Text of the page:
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In the style of beauty, truth, and Life

Good Friday Sermon during J S Bach’s St. Matthew Passion

06 April 2007 11:00 | Fr. Roderick Leece

Very few here (except this balding priest) look old enough to remember Joseph

Cooper and co. in Face the Music.

‘Lily O'Grady,

Silly and shady,

Longing to be

A lazy lady,

Walked by the cupolas gables in the

Lake's Georgian stables,’

The Popular Song from Walton’s Façade (a tap dance), and panellists like Joyce Grenfell ensured a touch a class.

Apart from the dummy keyboard, one of my favourite bits was having a tune in the style of another composer – many will recall how both the melody and the style had to be named for points to be awarded. Earlier this year I went to Havana, and enjoyed the myriad styles of live music making in restaurants, cafes, bars and the streets, from breakfast until midnight. Timba, trova, salsa, rumba, bolero, – you name it. Music is a lifeline that keeps people going amidst the ghastly economic failures of Castro’s regime. As is cheap Rum. If you must try the experiment of communism, surely better to give it a whirl in the Caribbean sunshine, and the haze of mojitos, than the frozen plains of Eastern Europe and beyond. The mainstream jazz in Havana is good as well – and most memorable for me was a jazz trio which unexpectedly downed mood and tempo, as the pianist played a Bach-inspired number of his own – slow and in the style of the cello suites. (Quite different from Jacques Loussier’s style!). He was fiercely sincere about it. Art is taken seriously too - though a visit to the Museo Nacional de Bellas Artes is a slightly surreal experience. This is because there are countless examples of Cuban artists over the last century painting in the style of well-known masters. You recognise the Cézanne the Gaugin, the Picasso, Braque and Warhol, and yes the surreal Dalis as well. Except they aren’t. Cuban artists I imagine were travelling the world and bringing the latest styles back for home consumption.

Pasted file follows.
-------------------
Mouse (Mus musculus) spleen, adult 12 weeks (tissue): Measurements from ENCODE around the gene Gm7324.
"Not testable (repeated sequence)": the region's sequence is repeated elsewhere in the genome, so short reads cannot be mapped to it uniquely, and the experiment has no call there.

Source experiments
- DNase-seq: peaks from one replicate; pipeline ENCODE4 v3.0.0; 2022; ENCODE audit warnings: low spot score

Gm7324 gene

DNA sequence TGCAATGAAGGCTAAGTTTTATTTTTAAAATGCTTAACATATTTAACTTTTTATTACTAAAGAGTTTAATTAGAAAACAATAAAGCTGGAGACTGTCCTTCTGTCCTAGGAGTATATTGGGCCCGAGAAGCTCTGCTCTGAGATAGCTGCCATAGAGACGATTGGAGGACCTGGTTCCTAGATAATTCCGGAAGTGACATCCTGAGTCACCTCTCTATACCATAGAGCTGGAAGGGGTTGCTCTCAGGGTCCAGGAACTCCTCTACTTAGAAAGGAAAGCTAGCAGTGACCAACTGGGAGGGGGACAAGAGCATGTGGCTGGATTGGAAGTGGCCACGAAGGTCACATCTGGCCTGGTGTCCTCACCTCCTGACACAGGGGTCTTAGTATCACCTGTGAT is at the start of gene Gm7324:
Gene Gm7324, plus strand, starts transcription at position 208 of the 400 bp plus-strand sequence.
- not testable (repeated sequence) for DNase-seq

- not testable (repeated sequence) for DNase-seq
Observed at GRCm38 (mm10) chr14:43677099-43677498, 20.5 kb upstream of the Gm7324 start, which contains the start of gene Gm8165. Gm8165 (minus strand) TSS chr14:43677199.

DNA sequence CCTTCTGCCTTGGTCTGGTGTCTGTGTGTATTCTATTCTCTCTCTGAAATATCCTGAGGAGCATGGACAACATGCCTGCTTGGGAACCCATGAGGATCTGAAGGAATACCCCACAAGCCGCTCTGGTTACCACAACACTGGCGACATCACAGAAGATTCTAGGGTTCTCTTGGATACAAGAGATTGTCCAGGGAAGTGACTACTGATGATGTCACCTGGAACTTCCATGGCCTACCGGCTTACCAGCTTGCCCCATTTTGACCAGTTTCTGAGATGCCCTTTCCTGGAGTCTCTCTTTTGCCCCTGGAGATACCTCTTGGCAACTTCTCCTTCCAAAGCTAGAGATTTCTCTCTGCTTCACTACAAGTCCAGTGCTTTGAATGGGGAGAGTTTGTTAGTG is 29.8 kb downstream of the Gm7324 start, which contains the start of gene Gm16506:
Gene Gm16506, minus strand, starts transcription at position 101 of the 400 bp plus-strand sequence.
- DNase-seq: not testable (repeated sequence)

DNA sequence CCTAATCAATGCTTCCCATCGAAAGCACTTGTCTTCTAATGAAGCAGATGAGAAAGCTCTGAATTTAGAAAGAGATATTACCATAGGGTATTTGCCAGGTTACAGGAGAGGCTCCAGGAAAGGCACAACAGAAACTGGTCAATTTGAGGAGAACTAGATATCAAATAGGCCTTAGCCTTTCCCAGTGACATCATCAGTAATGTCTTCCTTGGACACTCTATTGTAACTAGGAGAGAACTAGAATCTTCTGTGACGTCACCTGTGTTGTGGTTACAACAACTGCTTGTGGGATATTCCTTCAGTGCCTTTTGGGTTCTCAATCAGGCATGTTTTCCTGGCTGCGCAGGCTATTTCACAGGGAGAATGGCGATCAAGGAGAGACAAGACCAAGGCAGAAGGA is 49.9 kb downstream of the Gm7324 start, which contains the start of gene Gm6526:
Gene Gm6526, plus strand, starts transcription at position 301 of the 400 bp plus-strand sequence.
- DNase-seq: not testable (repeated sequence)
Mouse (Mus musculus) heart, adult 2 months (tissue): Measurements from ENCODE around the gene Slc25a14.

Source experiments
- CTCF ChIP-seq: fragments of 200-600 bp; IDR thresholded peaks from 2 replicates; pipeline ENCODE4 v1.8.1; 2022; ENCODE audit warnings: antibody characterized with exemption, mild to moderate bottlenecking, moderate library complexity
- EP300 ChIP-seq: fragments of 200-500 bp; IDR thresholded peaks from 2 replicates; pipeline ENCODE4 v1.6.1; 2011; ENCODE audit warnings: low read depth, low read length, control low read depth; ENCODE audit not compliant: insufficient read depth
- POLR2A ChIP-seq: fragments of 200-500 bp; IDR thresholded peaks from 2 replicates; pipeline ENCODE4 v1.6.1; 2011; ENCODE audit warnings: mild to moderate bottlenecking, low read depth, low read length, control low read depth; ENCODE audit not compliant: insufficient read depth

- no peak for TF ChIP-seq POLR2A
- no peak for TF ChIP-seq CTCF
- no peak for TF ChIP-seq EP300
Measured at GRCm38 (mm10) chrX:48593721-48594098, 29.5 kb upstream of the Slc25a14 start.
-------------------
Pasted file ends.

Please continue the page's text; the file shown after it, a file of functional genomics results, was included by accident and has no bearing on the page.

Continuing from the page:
The Christian vocation is unashamedly an invitation to choose a life in the style of Christ. The imitation of Christ involves not only an immersion in the greatest story ever told…the good news of Jesus and the world God so loved, in which we are involved today, but also a daily response to the call to live in the style and manner of God. For a life so lived there is no avoidance of passion, death and resurrection – sharing in the cross of Christ. The death of Jesus on the cross was the consequence of his rejecting violent power play…his refusal to pander to vested interest. His inner strength to be faithful issued from a life of prayer…and living out the teachings of the beatitudes. Obedience too is at the heart of the style of Christ – to the will of the Father. He was obedient even unto death, death on a cross. Though a much-misunderstood concept, surely the world needs more holy obedience? Obedience is a gift to be given to others, rather than a demand made upon them. It means always putting God, and the other, first. Just think for a moment to whom you owe obedience in this life, for obedience sets the soul in right relation to divine order. Maybe obedience to the needs of your aging parents, to your children, your partner, your lonely friend? The style of Christ also gathers and builds a people – a whole community of love, and this communal dynamic is a corrective against the modern trend to privatise religion. Though personal holiness is indeed a laudable aim.